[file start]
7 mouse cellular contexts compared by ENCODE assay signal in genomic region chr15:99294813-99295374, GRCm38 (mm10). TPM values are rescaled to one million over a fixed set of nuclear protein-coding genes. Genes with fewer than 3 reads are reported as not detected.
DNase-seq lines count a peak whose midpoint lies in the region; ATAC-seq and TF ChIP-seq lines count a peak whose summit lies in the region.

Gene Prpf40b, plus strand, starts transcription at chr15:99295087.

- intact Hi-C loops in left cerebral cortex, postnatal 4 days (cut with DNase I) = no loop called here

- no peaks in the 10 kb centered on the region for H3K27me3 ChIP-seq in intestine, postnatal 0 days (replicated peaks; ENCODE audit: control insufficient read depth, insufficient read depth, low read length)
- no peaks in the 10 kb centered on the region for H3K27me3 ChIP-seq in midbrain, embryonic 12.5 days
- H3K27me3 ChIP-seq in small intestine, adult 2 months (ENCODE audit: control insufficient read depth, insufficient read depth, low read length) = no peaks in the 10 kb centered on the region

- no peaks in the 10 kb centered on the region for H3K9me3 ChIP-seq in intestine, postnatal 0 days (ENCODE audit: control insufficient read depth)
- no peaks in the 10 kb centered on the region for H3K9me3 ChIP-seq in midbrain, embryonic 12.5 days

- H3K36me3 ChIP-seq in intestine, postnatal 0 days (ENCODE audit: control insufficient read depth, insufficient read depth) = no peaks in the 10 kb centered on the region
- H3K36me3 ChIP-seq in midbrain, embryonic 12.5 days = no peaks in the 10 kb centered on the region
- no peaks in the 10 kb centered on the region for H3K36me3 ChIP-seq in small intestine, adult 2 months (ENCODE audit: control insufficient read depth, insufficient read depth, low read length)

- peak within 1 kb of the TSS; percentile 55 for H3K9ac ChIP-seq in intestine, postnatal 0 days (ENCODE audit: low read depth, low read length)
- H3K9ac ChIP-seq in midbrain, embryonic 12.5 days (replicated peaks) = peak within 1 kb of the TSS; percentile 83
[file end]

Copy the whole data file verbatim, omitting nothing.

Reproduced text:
7 mouse cellular contexts compared by ENCODE assay signal in genomic region chr15:99294813-99295374, GRCm38 (mm10). TPM values are rescaled to one million over a fixed set of nuclear protein-coding genes. Genes with fewer than 3 reads are reported as not detected.
DNase-seq lines count a peak whose midpoint lies in the region; ATAC-seq and TF ChIP-seq lines count a peak whose summit lies in the region.

Gene Prpf40b, plus strand, starts transcription at chr15:99295087.

- intact Hi-C loops in left cerebral cortex, postnatal 4 days (cut with DNase I) = no loop called here

- no peaks in the 10 kb centered on the region for H3K27me3 ChIP-seq in intestine, postnatal 0 days (replicated peaks; ENCODE audit: control insufficient read depth, insufficient read depth, low read length)
- no peaks in the 10 kb centered on the region for H3K27me3 ChIP-seq in midbrain, embryonic 12.5 days
- H3K27me3 ChIP-seq in small intestine, adult 2 months (ENCODE audit: control insufficient read depth, insufficient read depth, low read length) = no peaks in the 10 kb centered on the region

- no peaks in the 10 kb centered on the region for H3K9me3 ChIP-seq in intestine, postnatal 0 days (ENCODE audit: control insufficient read depth)
- no peaks in the 10 kb centered on the region for H3K9me3 ChIP-seq in midbrain, embryonic 12.5 days

- H3K36me3 ChIP-seq in intestine, postnatal 0 days (ENCODE audit: control insufficient read depth, insufficient read depth) = no peaks in the 10 kb centered on the region
- H3K36me3 ChIP-seq in midbrain, embryonic 12.5 days = no peaks in the 10 kb centered on the region
- no peaks in the 10 kb centered on the region for H3K36me3 ChIP-seq in small intestine, adult 2 months (ENCODE audit: control insufficient read depth, insufficient read depth, low read length)

- peak within 1 kb of the TSS; percentile 55 for H3K9ac ChIP-seq in intestine, postnatal 0 days (ENCODE audit: low read depth, low read length)
- H3K9ac ChIP-seq in midbrain, embryonic 12.5 days (replicated peaks) = peak within 1 kb of the TSS; percentile 83